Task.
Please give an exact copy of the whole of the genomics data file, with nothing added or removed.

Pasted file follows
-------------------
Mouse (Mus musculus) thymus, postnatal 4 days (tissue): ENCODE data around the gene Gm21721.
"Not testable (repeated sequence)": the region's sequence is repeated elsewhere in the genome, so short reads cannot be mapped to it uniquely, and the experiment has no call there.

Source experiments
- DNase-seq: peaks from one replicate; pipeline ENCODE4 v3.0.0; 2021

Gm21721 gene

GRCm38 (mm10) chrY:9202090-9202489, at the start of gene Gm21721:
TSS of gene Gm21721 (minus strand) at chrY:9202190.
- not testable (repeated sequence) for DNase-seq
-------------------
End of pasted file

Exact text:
Mouse (Mus musculus) thymus, postnatal 4 days (tissue): ENCODE data around the gene Gm21721.
"Not testable (repeated sequence)": the region's sequence is repeated elsewhere in the genome, so short reads cannot be mapped to it uniquely, and the experiment has no call there.

Source experiments
- DNase-seq: peaks from one replicate; pipeline ENCODE4 v3.0.0; 2021

Gm21721 gene

GRCm38 (mm10) chrY:9202090-9202489, at the start of gene Gm21721:
TSS of gene Gm21721 (minus strand) at chrY:9202190.
- not testable (repeated sequence) for DNase-seq